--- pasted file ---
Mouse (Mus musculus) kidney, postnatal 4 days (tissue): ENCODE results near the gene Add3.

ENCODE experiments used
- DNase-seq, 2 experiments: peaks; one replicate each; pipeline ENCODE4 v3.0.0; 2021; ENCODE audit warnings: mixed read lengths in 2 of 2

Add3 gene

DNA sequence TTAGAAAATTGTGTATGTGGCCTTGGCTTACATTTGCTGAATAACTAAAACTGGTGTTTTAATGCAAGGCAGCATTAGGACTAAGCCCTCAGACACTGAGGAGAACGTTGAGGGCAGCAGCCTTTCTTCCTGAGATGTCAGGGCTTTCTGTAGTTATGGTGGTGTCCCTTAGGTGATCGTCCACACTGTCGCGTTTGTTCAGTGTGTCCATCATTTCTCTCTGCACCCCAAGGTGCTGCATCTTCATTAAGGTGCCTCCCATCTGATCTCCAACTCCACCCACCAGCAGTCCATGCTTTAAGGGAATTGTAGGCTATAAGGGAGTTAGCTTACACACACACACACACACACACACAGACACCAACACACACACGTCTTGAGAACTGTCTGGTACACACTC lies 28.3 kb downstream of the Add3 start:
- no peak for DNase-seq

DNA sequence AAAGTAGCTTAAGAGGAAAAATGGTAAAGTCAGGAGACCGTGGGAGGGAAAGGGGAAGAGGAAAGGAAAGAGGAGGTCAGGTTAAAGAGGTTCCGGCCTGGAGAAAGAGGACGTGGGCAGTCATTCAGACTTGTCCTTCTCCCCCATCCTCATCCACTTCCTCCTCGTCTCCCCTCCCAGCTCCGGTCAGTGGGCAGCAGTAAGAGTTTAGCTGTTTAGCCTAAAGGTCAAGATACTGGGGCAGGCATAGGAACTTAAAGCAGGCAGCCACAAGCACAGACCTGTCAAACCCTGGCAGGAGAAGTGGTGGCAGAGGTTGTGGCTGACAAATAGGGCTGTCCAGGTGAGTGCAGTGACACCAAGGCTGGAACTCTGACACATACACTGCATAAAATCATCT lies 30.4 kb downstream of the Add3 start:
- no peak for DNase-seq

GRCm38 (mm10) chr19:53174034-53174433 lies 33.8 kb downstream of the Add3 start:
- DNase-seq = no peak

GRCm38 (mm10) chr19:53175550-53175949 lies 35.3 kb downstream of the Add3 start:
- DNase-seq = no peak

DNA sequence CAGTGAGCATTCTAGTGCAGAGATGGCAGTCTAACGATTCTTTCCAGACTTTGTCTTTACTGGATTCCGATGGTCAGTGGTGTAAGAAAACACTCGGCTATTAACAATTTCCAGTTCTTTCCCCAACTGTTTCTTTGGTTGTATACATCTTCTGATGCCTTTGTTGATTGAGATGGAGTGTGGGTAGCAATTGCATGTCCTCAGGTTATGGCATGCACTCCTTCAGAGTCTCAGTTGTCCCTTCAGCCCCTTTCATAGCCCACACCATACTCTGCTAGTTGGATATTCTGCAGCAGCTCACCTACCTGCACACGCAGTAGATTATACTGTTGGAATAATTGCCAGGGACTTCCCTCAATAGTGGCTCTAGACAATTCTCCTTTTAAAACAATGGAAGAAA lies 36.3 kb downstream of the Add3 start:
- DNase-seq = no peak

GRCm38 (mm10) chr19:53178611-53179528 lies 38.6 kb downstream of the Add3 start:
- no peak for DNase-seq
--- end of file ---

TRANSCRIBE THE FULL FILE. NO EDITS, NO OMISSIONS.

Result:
Mouse (Mus musculus) kidney, postnatal 4 days (tissue): ENCODE results near the gene Add3.

ENCODE experiments used
- DNase-seq, 2 experiments: peaks; one replicate each; pipeline ENCODE4 v3.0.0; 2021; ENCODE audit warnings: mixed read lengths in 2 of 2

Add3 gene

DNA sequence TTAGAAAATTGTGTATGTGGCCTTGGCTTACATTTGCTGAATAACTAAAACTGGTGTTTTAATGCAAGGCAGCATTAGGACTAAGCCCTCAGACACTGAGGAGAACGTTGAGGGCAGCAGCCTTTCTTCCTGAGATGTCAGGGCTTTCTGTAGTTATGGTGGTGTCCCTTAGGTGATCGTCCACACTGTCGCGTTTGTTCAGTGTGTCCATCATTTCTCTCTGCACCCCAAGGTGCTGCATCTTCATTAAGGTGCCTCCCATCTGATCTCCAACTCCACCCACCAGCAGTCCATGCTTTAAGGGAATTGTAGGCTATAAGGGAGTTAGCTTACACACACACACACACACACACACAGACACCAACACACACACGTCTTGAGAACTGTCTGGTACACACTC lies 28.3 kb downstream of the Add3 start:
- no peak for DNase-seq

DNA sequence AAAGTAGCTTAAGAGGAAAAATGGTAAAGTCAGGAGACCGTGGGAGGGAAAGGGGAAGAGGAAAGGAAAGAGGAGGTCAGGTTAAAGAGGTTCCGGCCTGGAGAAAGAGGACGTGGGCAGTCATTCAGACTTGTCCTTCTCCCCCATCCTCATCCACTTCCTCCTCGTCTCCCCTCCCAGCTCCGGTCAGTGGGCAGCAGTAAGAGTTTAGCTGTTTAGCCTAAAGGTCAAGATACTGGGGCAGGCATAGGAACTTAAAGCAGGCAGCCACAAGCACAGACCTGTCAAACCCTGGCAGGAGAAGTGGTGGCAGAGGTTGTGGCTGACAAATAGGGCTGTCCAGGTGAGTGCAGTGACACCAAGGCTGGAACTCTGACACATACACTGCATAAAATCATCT lies 30.4 kb downstream of the Add3 start:
- no peak for DNase-seq

GRCm38 (mm10) chr19:53174034-53174433 lies 33.8 kb downstream of the Add3 start:
- DNase-seq = no peak

GRCm38 (mm10) chr19:53175550-53175949 lies 35.3 kb downstream of the Add3 start:
- DNase-seq = no peak

DNA sequence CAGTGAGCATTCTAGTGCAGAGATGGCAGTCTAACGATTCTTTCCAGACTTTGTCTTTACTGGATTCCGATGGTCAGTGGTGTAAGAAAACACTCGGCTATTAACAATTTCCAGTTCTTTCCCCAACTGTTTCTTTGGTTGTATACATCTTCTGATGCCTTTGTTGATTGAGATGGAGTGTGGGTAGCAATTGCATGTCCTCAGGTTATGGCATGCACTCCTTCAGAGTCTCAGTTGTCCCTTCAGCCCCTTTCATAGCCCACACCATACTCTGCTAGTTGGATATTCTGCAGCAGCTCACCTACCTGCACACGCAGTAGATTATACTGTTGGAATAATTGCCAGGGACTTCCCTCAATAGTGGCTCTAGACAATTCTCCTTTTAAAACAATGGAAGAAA lies 36.3 kb downstream of the Add3 start:
- DNase-seq = no peak

GRCm38 (mm10) chr19:53178611-53179528 lies 38.6 kb downstream of the Add3 start:
- no peak for DNase-seq